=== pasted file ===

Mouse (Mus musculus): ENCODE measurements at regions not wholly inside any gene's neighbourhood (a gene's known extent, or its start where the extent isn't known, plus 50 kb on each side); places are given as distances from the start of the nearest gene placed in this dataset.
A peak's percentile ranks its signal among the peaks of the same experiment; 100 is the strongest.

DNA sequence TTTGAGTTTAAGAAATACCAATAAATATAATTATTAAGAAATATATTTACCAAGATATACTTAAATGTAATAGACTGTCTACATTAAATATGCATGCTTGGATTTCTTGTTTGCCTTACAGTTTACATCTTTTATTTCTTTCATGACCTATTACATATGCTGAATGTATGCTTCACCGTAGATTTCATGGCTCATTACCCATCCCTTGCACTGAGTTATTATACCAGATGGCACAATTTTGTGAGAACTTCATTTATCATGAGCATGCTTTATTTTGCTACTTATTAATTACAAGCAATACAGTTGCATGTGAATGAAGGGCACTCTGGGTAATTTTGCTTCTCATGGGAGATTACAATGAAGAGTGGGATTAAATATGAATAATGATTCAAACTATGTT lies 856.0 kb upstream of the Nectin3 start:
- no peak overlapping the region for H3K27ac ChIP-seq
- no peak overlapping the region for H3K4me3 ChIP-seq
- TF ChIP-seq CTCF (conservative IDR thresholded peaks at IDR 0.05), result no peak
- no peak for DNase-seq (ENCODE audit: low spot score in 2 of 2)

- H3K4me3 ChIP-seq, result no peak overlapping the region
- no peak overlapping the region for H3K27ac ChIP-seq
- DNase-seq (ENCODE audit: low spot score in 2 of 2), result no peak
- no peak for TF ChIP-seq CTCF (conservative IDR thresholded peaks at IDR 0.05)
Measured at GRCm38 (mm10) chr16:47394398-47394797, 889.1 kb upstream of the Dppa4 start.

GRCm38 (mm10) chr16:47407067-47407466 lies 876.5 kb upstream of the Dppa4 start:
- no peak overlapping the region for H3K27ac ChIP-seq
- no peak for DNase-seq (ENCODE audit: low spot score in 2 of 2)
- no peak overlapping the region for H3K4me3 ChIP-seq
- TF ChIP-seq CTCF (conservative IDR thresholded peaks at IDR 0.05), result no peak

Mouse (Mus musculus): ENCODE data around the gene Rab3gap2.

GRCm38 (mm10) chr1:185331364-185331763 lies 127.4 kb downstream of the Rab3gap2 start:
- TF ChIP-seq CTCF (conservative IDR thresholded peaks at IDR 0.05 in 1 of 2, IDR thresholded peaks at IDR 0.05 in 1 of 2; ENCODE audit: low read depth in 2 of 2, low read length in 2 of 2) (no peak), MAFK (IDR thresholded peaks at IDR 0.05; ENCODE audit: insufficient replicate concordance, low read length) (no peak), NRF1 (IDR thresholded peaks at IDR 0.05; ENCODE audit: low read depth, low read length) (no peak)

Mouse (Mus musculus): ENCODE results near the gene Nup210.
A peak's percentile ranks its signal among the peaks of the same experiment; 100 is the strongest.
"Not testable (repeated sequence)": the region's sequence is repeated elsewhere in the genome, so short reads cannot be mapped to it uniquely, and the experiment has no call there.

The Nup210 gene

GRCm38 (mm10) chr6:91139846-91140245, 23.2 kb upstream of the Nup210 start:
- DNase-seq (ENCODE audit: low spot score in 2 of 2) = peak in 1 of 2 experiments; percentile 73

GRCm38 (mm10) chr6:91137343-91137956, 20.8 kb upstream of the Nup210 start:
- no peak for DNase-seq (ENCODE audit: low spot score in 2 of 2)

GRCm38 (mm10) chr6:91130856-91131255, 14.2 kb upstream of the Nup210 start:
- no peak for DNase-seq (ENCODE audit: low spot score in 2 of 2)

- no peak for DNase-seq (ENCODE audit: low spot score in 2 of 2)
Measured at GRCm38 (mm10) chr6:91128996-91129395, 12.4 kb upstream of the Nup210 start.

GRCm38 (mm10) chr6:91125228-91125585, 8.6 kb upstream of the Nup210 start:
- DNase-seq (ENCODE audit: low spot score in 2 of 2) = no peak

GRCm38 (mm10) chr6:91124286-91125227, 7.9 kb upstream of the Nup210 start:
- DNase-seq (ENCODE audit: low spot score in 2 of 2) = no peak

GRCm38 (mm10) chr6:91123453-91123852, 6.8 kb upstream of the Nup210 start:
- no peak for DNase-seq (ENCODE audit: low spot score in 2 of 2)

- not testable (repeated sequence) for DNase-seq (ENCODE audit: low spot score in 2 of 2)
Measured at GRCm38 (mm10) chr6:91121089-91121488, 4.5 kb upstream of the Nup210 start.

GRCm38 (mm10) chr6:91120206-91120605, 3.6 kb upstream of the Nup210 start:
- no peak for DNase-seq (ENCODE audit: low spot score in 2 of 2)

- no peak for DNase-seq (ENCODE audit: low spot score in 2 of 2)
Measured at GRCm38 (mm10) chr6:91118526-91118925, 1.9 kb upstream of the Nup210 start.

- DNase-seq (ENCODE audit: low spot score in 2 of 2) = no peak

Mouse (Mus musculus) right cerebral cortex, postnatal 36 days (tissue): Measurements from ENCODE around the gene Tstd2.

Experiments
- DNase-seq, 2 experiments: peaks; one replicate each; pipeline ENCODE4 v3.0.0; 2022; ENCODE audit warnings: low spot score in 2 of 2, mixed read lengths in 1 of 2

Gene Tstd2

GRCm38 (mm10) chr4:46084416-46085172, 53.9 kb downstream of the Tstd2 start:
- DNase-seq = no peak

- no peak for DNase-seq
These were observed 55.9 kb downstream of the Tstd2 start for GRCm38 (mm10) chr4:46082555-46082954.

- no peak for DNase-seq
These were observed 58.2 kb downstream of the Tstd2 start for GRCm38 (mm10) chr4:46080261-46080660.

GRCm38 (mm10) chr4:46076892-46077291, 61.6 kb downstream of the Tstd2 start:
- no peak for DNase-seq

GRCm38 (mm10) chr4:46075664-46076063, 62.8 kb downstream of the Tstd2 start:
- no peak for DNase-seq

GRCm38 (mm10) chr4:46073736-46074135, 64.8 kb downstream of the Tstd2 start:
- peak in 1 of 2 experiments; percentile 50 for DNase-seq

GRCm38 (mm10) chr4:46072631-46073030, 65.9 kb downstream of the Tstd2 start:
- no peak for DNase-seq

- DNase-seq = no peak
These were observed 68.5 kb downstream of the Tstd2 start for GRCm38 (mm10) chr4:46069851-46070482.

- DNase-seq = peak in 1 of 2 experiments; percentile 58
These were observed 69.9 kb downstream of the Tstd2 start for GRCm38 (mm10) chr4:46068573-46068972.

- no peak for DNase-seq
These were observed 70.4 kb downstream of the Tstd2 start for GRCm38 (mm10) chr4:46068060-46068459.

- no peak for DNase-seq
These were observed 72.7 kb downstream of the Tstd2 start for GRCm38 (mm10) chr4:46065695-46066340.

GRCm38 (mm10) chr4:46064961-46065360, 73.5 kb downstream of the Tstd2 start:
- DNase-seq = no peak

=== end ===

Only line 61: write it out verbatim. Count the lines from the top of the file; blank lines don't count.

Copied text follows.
- peak in 1 of 2 experiments; percentile 50 for DNase-seq